Howdy folks, we’re back again for maybe the last post until next semester (maybe I or someone else will decide to post in the meantime). So, I wanted to end this academic year with some reflection. It’s already been a year (of the academic variety) since I started graduate school here at good ol’ IUP. It seems like this year was over in the blink of an eye even with these last few weeks of cramming in assignments and final exams. I’m somewhat dumbfounded thinking about it, compared to my undergrad experience, grad school has been far more stressful, faster paced, and more rewarding overall. In this post, I want to narrow that down to partially organize my own thoughts, but to also provide some firsthand experience and advice to anyone considering grad school or that are going to enter grad school soon.
I’ll be blunt, this year has had its share of high and low points. From all-nighters and sleeping under the desk in my office to spending time with the other grad students, there is much that stands out in my mind. Probably the most important thing I could hope to pass on to future grad students is the necessity of time management. I swear, figuring out how to efficiently manage my time drastically cut the amount of stress I was under in most situations. Frankly, it probably could have helped in the other cases if I was a bit stricter with my time, but we’re all human. You need to balance your time between academics, the things that let your life function (sleep, laundry, meal prep, etc.), and socializing. DO NOT PROCRASTINATE! That one small assignment you think you can get done the morning before class will take longer than expected. Then guess what, there’s six articles you’ve neglected to read to prepare for that or another class. There is always more to do, hence why I’m writing this from inside McElhaney Hall after finals week. Some things will get pushed to the back burner, and that is perfectly fine. Just make sure you make time for whatever got pushed aside, be it GA hours or calling your mother (seriously though, make time for that or you might have local police checking to see if you’re alive). My personal suggestion for anyone else that has issues with time management: make a list of everything that needs to be done within a week, set goals of what you want to have done by when based on due date and how long you think it should take, and then just try to meet those goals. It’s fine if you don’t always meet your goals, the point is to see your assignments get crossed of that list and keep yourself motivated because there’s always more to do.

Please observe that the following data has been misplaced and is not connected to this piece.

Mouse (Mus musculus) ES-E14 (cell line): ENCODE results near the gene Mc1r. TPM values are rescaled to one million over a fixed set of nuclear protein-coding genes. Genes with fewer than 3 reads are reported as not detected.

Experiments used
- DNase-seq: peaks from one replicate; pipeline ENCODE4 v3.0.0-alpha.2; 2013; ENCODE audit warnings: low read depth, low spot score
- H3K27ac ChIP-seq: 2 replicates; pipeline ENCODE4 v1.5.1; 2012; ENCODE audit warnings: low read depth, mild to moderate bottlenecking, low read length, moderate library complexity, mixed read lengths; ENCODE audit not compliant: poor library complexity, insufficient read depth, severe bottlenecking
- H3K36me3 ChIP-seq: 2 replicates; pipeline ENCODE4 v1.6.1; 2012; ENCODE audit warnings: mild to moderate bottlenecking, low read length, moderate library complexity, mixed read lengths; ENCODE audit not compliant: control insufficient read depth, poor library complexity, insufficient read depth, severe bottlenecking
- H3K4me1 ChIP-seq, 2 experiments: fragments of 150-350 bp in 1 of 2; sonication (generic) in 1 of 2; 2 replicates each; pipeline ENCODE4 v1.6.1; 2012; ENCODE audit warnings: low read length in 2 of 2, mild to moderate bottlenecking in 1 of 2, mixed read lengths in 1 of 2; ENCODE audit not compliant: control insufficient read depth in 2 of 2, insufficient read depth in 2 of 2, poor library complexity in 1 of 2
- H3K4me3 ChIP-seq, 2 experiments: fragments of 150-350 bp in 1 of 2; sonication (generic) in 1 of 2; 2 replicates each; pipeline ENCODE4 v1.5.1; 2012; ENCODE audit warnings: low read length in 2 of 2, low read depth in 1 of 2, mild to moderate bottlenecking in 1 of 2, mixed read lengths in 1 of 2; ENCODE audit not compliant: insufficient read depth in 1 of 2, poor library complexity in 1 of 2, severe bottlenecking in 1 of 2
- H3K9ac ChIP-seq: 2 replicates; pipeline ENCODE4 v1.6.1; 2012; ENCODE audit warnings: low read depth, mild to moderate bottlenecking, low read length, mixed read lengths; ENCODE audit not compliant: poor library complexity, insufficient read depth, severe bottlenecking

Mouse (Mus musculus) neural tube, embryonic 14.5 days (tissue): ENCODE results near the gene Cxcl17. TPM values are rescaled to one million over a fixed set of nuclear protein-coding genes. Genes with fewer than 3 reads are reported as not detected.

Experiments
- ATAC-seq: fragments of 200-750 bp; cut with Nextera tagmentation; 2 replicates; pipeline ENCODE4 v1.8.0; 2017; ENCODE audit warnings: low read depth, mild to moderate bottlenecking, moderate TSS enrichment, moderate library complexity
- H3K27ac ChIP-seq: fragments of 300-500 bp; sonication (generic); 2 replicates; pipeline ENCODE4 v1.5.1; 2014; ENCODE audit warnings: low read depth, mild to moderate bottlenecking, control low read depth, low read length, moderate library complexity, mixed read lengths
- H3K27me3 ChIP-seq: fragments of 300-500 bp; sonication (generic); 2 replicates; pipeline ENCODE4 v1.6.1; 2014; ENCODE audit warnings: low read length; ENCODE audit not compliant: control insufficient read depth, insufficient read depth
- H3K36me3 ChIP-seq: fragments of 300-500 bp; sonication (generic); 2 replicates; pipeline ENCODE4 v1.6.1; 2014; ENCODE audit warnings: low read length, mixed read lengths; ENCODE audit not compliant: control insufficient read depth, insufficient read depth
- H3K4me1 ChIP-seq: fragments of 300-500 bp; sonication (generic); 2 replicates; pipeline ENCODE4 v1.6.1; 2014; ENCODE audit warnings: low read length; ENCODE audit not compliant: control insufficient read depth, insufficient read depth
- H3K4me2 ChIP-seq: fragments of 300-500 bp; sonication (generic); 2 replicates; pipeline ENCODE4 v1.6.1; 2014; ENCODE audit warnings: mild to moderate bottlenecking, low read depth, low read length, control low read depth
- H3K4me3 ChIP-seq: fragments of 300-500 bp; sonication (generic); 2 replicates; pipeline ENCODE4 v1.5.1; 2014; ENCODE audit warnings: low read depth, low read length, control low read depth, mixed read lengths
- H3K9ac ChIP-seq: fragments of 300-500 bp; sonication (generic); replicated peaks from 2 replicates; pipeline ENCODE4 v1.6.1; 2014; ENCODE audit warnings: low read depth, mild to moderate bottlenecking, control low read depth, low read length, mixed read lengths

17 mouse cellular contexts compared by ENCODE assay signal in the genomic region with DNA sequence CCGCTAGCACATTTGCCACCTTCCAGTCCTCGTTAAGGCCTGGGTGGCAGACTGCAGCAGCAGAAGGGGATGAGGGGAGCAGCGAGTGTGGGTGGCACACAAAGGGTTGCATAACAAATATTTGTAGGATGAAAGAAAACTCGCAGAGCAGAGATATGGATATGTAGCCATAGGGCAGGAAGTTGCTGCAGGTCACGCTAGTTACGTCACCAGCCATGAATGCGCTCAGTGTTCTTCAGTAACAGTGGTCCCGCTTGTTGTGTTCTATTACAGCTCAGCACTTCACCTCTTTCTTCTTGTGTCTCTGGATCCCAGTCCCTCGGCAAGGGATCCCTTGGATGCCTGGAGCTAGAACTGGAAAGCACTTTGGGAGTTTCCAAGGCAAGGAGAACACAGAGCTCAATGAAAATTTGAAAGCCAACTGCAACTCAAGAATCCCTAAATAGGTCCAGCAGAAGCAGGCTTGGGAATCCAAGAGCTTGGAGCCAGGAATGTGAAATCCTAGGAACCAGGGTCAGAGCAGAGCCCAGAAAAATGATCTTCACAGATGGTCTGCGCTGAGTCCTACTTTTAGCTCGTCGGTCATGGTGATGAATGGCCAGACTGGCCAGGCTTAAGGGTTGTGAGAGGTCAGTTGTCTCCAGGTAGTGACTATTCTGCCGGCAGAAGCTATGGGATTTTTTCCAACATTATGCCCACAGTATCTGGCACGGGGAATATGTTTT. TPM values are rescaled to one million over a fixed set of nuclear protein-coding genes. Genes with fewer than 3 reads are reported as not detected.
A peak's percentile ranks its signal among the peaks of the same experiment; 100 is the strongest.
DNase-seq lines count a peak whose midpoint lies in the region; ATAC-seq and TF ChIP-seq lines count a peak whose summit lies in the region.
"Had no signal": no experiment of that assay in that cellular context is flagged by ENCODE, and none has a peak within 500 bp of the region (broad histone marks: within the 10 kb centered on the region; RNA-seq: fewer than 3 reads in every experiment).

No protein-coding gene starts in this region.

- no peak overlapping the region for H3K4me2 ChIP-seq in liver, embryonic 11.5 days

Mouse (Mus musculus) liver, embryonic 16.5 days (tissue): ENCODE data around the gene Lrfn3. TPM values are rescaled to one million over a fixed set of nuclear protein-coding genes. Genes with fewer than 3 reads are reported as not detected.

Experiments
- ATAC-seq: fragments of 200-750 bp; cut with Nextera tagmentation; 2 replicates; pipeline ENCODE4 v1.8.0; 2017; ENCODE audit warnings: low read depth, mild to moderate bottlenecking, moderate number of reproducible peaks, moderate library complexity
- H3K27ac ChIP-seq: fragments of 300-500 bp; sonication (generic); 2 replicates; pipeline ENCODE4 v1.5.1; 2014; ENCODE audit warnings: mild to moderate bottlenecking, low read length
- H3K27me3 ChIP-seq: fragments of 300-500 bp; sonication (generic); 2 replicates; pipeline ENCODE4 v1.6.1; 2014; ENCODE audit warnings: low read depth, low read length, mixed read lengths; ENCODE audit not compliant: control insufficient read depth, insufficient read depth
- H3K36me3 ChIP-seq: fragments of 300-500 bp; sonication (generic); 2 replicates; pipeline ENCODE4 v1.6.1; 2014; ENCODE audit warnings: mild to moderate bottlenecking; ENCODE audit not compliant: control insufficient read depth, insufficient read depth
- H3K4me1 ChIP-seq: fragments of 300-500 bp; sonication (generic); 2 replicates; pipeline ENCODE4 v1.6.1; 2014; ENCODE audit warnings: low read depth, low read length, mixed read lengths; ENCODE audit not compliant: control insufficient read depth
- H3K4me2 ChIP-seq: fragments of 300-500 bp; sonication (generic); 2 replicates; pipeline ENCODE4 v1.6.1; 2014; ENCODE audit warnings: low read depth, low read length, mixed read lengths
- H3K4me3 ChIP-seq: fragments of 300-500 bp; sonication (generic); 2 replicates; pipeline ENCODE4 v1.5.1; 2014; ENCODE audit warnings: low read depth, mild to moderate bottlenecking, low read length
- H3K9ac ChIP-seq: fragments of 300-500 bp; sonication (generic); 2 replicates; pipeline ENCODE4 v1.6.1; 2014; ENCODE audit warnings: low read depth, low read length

Now that the obligatory time management speech is out of the way, let’s get to the fun stuff. Some of the best advice I can give is to get to know your cohort. I’m not saying you must be friends with everyone, that would be incredibly difficult, but get to know them and build some feeling of solidarity. You’re all going to be under the same types of stress, at least class related stress, so they’ll understand the best about what you’re going through. It’s common for my cohort to ask questions about assignments and bounce ideas off one another. They will probably help you more than you’ll realize, and you will likely return that favor. Build this support system and you’ll be better off in the future because of it. Connect by doing assignments together, going bowling, or hanging out at the bars (whatever works for your cohort).
The last thing I want to say is take advantage of every opportunity you’re given. Make the most out of what you can. Is there a colloquium or webinar happening? Sit in and take notes, bring your lunch/dinner if you need to. Is the department going on a trip to something like Meadowcroft Rockshelter or a local conference? Get on the list of people going and be active with your department. Does another grad student need volunteers to help with field work or maybe an undergrad course needs extra supervision in the field? If you have the time, then join in. These are some of the things that will let you make the most of your time by letting you learn and grow in some way. In my opinion, being active in the department shows that you care and that you’re committed to what you want to do. You don’t have to do everything I’ve listed, but you’ll be glad you did what you could.